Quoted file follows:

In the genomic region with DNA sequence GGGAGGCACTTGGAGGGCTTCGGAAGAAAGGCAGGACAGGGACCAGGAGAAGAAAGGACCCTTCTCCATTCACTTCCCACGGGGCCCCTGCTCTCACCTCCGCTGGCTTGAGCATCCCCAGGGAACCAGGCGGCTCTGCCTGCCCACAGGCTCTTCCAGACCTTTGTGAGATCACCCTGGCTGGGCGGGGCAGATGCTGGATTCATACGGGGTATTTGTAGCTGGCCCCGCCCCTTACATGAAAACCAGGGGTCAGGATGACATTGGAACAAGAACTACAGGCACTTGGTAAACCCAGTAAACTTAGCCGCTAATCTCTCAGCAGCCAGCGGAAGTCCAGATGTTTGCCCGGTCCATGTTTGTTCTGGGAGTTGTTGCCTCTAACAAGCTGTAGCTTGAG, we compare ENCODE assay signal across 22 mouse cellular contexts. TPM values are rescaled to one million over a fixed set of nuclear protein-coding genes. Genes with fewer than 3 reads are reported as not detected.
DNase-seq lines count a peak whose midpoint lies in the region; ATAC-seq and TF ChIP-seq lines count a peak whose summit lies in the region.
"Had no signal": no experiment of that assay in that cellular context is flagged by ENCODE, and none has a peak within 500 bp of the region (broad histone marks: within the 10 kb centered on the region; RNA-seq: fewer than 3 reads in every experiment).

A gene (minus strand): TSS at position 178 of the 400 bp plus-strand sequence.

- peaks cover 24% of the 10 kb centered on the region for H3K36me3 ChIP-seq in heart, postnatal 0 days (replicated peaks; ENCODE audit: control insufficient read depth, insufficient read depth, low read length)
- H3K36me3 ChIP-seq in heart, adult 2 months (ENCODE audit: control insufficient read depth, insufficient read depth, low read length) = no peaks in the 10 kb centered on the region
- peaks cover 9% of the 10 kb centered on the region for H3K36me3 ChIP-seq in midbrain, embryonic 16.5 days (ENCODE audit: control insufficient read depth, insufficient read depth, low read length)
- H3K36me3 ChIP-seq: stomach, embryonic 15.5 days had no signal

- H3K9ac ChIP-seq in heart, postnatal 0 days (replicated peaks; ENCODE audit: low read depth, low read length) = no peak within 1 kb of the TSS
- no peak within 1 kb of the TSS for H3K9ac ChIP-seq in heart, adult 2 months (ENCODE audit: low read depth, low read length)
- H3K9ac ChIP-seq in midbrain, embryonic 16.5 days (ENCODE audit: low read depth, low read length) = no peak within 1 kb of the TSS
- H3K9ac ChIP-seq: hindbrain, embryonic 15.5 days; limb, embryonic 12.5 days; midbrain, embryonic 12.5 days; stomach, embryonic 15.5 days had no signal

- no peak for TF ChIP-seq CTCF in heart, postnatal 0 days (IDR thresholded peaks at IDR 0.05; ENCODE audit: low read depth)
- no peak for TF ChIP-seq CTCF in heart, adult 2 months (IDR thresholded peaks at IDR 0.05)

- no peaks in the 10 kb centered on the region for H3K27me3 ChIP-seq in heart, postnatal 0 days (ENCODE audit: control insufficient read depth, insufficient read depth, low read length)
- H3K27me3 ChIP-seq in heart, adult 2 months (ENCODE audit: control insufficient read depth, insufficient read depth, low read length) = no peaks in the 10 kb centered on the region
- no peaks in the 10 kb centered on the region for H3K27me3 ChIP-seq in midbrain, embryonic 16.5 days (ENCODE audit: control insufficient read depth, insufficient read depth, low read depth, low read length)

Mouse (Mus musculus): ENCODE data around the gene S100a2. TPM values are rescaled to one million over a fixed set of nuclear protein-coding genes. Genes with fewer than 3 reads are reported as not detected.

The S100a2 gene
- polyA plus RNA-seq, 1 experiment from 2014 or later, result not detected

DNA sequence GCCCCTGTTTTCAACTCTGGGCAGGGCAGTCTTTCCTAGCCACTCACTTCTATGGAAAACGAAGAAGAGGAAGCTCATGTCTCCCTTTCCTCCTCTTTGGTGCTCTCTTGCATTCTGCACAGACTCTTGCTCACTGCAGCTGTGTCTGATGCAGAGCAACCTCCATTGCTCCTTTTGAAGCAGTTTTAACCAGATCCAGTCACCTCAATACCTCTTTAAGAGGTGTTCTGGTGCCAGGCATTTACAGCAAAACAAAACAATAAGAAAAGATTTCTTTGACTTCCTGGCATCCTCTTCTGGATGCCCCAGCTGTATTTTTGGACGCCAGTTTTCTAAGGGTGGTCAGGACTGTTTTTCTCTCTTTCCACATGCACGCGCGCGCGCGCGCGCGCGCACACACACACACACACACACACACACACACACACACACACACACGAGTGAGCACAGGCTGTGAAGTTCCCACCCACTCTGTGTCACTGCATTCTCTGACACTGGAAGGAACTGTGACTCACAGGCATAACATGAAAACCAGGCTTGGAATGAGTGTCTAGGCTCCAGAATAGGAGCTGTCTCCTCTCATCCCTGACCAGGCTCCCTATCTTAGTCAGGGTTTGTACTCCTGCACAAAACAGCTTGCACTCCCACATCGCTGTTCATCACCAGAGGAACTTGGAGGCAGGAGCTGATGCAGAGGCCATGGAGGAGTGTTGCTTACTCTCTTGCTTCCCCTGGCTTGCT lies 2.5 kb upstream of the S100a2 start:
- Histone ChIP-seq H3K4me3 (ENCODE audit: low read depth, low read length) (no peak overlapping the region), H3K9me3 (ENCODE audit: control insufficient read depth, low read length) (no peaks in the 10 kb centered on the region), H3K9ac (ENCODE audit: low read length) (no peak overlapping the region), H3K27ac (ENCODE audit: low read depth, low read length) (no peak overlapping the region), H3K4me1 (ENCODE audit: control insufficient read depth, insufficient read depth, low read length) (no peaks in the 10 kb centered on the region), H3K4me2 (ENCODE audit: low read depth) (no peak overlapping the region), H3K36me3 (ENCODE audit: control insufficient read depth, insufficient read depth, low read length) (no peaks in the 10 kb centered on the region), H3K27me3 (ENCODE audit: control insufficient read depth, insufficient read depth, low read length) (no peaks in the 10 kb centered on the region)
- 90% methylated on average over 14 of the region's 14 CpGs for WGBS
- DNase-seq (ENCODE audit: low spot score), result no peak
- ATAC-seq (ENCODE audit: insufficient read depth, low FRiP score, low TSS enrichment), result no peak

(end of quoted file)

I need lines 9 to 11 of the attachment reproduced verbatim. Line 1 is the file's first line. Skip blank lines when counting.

- H3K9ac ChIP-seq in heart, postnatal 0 days (replicated peaks; ENCODE audit: low read depth, low read length) = no peak within 1 kb of the TSS
- no peak within 1 kb of the TSS for H3K9ac ChIP-seq in heart, adult 2 months (ENCODE audit: low read depth, low read length)
- H3K9ac ChIP-seq in midbrain, embryonic 16.5 days (ENCODE audit: low read depth, low read length) = no peak within 1 kb of the TSS